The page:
As for the local people living around the mountain, ancestral spirits played a role in the missing of Linda. They say there are spirits in the Mulanje Mountain Forest Reserve and can react in case they are not happy with a particular situation. One does not need to be forced to believe that neither is one expected to dispute such beliefs.

“My advice is that we should visit the mountain with respect. This is a treasurer for the people of Mulanje and Phalombe. It must be respected,” says a chief from Phalombe without elaborating. To date, there is nothing conclusive as to what exactly happened. Someone is yet to come up with a possible assumption.

Musopa says, “Sometimes you can not tell about this mountain. Some things that happen here, you just can not understand them, maybe thus what makes this mountain important and unique.” 

All in all, this tragic incident on the mountain should serve to remind us all to strongly adhere to the well-established safety principles that guide mountain climbing.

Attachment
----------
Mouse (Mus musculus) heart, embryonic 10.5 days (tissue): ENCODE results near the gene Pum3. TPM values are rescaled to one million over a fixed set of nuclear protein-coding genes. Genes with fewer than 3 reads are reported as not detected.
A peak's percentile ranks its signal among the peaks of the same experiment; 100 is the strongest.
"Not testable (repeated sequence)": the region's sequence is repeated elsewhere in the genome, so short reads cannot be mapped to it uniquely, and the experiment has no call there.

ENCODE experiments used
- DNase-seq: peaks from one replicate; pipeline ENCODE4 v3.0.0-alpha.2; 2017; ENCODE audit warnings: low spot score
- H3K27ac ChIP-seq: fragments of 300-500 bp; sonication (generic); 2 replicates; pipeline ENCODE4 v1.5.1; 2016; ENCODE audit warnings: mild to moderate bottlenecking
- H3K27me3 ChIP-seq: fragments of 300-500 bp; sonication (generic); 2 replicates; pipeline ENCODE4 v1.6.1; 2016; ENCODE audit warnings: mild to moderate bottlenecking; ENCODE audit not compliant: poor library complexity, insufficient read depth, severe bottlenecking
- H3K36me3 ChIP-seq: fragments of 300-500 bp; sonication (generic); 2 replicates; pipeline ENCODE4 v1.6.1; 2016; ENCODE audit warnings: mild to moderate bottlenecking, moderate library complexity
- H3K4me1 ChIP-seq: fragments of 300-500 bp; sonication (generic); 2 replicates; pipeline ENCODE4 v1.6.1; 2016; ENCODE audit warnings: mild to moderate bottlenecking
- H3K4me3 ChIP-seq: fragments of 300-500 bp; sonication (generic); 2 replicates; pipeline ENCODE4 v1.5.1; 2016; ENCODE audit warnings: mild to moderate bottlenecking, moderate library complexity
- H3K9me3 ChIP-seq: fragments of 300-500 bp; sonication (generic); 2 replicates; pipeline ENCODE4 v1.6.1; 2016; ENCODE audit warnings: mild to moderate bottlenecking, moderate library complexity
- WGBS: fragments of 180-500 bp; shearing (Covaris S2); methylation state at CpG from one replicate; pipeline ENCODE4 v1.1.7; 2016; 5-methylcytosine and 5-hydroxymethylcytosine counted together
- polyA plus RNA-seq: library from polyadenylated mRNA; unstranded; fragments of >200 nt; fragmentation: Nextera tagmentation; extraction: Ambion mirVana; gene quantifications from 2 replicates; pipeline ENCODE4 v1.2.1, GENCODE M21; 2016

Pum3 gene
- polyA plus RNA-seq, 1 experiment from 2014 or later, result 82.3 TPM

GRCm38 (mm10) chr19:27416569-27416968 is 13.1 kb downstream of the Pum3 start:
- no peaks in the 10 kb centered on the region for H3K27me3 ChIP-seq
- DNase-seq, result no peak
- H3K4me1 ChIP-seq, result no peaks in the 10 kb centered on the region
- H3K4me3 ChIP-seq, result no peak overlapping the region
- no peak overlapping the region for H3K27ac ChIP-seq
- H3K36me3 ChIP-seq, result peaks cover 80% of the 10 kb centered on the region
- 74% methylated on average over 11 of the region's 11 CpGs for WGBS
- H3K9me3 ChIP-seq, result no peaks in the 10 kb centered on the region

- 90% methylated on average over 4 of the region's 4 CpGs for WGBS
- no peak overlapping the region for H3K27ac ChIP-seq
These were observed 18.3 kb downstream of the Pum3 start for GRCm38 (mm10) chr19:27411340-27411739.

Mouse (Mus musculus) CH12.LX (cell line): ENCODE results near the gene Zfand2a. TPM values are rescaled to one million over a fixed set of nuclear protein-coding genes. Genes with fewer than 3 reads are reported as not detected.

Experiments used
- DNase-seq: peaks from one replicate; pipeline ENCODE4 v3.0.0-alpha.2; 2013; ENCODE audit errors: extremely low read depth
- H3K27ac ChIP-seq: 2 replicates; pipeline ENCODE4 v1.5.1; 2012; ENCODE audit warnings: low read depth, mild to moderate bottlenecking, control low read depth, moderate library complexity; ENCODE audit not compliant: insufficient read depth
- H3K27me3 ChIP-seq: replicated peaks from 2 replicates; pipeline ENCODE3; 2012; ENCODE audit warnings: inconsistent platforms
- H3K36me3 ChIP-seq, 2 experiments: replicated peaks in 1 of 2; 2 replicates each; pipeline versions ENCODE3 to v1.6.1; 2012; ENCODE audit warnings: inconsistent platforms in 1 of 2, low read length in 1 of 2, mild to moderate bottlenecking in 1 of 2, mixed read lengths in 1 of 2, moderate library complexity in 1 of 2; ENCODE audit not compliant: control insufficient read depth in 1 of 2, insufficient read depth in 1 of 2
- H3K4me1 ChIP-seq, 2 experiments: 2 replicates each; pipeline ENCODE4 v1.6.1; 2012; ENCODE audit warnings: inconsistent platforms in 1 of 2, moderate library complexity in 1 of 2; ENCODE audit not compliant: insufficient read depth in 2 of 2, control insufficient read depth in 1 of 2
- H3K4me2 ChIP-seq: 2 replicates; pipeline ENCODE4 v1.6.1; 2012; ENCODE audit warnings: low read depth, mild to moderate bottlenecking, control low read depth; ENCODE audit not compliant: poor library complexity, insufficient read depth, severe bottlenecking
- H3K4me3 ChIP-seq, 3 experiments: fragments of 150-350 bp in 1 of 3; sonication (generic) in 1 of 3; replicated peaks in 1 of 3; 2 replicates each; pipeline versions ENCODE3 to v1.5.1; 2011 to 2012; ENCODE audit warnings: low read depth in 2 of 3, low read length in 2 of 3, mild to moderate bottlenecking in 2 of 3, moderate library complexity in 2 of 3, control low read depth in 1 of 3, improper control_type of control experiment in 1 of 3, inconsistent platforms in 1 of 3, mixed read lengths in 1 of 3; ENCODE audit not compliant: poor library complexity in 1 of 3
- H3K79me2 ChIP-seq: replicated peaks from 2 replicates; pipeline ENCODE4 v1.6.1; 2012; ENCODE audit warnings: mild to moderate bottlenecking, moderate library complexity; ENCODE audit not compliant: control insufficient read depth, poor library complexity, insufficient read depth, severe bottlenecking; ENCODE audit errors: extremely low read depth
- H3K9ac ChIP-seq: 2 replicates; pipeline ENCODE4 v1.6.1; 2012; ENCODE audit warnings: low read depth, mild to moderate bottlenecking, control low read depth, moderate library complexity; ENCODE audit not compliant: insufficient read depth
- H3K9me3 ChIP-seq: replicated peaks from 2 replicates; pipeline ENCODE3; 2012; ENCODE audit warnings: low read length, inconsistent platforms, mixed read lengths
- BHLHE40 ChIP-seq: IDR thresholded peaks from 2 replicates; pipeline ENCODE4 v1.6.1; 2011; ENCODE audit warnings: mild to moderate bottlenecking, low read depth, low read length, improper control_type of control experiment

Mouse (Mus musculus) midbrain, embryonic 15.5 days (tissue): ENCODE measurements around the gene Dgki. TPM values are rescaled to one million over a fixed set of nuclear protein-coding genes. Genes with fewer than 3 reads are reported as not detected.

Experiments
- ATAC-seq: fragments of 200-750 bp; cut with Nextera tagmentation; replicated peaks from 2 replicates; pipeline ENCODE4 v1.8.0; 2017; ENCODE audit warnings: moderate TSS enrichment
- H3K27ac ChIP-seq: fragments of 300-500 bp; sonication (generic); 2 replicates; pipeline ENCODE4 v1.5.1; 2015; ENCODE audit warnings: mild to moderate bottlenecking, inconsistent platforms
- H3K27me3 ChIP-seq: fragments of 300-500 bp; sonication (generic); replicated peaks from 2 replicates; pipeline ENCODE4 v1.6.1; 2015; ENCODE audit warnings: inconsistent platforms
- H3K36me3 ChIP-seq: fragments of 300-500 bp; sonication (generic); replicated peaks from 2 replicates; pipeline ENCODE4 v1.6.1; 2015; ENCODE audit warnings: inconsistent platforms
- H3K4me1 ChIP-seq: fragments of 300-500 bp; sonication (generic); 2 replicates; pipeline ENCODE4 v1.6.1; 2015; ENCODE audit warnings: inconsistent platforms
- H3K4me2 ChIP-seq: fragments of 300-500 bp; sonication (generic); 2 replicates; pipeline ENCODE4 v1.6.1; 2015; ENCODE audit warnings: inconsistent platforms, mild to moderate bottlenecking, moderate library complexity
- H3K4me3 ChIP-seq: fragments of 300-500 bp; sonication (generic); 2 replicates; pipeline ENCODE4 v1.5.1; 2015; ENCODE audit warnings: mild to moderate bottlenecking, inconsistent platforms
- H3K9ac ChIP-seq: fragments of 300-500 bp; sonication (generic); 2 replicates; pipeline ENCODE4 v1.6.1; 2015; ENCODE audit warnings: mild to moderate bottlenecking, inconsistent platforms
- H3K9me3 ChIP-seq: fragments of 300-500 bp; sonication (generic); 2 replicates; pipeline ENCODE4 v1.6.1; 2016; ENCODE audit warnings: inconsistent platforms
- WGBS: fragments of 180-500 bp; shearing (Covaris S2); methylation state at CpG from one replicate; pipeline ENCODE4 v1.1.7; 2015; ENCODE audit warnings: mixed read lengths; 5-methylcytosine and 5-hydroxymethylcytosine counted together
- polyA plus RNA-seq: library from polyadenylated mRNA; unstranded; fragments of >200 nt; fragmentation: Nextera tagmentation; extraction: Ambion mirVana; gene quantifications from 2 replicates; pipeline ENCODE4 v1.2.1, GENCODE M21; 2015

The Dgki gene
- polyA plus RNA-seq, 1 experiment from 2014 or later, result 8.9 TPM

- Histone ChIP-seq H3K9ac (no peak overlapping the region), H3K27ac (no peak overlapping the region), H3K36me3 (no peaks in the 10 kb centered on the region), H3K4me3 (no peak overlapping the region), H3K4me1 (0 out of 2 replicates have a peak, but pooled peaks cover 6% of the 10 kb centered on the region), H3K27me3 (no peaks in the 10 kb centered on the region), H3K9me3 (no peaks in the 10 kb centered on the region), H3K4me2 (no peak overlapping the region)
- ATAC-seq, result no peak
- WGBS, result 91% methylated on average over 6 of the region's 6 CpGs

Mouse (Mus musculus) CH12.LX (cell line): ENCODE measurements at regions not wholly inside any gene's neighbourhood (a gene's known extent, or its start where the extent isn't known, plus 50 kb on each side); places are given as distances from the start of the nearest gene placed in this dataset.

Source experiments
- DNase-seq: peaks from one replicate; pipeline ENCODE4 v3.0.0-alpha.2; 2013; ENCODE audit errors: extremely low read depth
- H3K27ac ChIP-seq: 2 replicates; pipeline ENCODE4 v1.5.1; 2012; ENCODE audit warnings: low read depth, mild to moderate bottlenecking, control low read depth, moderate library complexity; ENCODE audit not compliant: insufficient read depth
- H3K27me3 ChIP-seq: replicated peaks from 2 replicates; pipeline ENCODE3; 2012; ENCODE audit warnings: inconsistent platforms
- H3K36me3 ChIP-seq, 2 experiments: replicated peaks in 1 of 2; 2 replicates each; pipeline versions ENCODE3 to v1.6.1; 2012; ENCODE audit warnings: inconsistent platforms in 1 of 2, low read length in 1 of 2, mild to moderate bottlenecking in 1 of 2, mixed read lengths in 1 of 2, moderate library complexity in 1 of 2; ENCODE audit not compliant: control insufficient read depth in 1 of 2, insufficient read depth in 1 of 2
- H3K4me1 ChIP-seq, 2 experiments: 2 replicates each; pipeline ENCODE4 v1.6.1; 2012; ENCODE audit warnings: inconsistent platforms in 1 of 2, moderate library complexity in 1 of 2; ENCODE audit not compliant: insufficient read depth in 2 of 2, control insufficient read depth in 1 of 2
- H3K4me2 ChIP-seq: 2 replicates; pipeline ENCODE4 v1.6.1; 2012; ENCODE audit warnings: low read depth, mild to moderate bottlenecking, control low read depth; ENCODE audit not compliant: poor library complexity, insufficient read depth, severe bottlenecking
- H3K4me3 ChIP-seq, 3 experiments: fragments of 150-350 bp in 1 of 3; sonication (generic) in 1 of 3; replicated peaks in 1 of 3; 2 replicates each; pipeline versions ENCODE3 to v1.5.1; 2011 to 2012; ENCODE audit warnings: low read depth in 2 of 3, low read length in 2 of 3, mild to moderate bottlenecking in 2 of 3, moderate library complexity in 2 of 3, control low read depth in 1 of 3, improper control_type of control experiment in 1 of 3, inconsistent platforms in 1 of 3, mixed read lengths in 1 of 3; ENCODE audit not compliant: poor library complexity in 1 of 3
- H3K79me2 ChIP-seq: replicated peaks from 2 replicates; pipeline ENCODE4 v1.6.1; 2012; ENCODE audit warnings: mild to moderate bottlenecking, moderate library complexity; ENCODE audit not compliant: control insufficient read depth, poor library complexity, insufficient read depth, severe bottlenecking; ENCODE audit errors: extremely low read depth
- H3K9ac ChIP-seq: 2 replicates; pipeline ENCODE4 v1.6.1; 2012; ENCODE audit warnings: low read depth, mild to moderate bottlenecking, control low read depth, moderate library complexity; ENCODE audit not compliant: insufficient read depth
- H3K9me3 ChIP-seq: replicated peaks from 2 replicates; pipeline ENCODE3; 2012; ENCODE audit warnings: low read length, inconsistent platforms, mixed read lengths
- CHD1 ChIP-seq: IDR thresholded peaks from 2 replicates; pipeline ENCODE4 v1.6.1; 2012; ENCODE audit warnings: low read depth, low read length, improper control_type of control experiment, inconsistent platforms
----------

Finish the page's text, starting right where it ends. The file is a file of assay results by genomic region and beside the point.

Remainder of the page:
No-one can really tell what exactly happened to Linda. However, notwithstanding this unfortunate event, Mount Mulanje remains one unique resource for Malawi as it continues to attract tourists from all over the world.

Situated about 80 km from the commercial city Blantyre, past the green beautiful tea field of the Thyolo Highlands, the attractive Mulanje with its Sapitwa Peak, standing over 3000m above sea level, is not only the highest mountain but also the most impressive and unique massif in the southern and central African region. With its evergreen forests, woodlands and montane grasslands, the mountain has attracted increasing attention to many tourists.

And now with the newly christened Robert Mugabe Highway, the distance between Blantyre and Mulanje has been reduced by thirty kilometers which makes it easier for a day visit and fun for rock climbers.